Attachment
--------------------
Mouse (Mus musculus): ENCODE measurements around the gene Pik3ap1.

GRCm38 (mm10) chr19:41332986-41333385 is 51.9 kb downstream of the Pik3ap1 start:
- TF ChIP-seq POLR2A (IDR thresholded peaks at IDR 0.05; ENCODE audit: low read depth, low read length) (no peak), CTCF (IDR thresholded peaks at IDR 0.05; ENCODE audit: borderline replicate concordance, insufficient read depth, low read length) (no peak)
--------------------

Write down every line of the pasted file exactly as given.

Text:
Mouse (Mus musculus): ENCODE measurements around the gene Pik3ap1.

GRCm38 (mm10) chr19:41332986-41333385 is 51.9 kb downstream of the Pik3ap1 start:
- TF ChIP-seq POLR2A (IDR thresholded peaks at IDR 0.05; ENCODE audit: low read depth, low read length) (no peak), CTCF (IDR thresholded peaks at IDR 0.05; ENCODE audit: borderline replicate concordance, insufficient read depth, low read length) (no peak)